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J Biol Chem. 2010 Feb 26;285(9):6801-10. doi: 10.1074/jbc.M109.079459. Epub 2009 Dec 27.

LXR-SREBP-1c-phospholipid transfer protein axis controls very low density lipoprotein (VLDL) particle size.

Author information

1
Department of Molecular Genetics, University of Texas Southwestern Medical Center, Dallas, Texas 75390-9046, USA.

Abstract

Liver X receptors (LXRs) activate triglyceride synthesis in liver directly and indirectly by inducing sterol regulatory element-binding protein-1c (SREBP-1c). When administered to wild-type mice, the LXR activator T0901317 produces a mild and transient hypertriglyceridemia. Here, we show that T0901317 produces massive hypertriglyceridemia when given to mice lacking low density lipoprotein (LDL) receptors (Ldlr(-/-) mice). Triglycerides ranged from 4000 to 6000 mg/dl, and the plasma turned milky. The median diameter of VLDL particles, measured by electron microscopy, increased from 43 to 112 nm, 87% exceeding 80 nm, the size of chylomicrons. Hypertriglyceridemia was prevented in Ldlr(-/-) recipient mice that lacked SREBP-1c (Ldlr(-/-);Srebp-1c(-/-) double knock-out mice). In Ldlr(-/-) mice, T0901317 increased mRNAs not only for enzymes of fatty acid and triglyceride synthesis, but also for phospholipid transfer protein (PLTP), which transfers phospholipids into nascent VLDL, allowing particle expansion. The PLTP increase was blunted in Ldlr(-/-);Srebp-1c(-/-) animals. When Ldlr(-/-);Srebp-1c(-/-) mice received an adenovirus encoding Pltp, the hypertriglyceridemic response to T0901317 was partially restored and the VLDL size increased. We conclude that LXR agonists activate triglyceride synthesis and Pltp transcription by activating Srebp-1c. In concert with the increase in TG synthesis, the increased PLTP permits triglyceride incorporation into abnormally large VLDL, which are removed from plasma by LDL receptors. In the absence of LDL receptors, the large VLDLs accumulate and produce massive hypertriglyceridemia.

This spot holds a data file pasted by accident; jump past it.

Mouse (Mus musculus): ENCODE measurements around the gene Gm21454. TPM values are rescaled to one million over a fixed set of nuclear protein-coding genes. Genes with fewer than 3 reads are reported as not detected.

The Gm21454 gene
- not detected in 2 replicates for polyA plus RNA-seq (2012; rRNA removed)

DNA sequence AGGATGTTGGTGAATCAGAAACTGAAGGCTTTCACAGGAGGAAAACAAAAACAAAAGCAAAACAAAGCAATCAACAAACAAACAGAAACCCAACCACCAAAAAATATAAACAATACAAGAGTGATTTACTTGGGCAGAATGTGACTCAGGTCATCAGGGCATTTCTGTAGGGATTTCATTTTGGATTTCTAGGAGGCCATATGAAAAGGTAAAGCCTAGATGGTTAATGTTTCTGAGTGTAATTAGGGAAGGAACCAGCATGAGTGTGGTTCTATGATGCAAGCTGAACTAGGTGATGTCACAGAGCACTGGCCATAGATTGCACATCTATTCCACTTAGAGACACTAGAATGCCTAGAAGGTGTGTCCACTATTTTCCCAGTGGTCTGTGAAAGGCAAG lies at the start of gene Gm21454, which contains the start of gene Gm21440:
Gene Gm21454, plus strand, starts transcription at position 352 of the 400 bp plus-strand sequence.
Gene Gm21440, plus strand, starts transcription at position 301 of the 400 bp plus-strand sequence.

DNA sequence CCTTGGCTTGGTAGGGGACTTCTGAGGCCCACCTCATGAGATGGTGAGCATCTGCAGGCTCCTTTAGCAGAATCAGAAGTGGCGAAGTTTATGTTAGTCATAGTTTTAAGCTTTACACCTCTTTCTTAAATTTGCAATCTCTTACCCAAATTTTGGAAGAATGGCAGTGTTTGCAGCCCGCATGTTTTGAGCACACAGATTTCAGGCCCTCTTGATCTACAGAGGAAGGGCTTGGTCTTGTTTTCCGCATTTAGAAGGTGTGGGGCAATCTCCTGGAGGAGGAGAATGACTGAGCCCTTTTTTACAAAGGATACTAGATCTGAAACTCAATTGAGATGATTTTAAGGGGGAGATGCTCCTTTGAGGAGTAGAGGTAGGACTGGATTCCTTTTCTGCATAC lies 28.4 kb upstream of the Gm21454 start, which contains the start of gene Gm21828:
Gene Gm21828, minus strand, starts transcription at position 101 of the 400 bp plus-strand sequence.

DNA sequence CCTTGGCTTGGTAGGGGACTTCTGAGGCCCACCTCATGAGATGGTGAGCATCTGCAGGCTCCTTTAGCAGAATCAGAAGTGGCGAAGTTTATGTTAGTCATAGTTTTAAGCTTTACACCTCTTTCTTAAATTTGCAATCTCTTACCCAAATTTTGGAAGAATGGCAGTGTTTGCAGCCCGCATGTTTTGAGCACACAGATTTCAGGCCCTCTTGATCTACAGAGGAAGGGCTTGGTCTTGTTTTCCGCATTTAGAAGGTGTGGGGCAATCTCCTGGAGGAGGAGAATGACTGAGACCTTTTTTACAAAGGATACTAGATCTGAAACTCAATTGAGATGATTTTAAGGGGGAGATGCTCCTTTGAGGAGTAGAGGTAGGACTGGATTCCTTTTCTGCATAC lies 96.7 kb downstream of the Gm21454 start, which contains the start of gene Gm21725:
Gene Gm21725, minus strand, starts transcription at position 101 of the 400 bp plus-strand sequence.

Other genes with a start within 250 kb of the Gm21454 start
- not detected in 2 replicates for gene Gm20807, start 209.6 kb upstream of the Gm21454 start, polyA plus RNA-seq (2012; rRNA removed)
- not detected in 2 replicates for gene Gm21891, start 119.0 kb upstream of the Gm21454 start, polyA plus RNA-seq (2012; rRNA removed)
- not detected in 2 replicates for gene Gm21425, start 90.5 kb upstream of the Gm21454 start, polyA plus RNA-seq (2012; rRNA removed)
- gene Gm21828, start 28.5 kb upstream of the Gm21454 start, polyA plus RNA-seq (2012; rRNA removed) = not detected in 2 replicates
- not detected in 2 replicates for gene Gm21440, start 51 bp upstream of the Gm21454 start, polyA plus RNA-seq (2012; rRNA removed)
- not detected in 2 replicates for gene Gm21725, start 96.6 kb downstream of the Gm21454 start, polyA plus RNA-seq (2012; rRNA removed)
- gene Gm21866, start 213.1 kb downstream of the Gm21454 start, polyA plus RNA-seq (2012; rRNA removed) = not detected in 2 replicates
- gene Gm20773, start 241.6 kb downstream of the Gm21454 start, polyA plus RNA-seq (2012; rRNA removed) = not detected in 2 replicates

PMID:
20037162
PMCID:
PMC2825474
DOI:
10.1074/jbc.M109.079459
[Indexed for MEDLINE]
Free PMC Article
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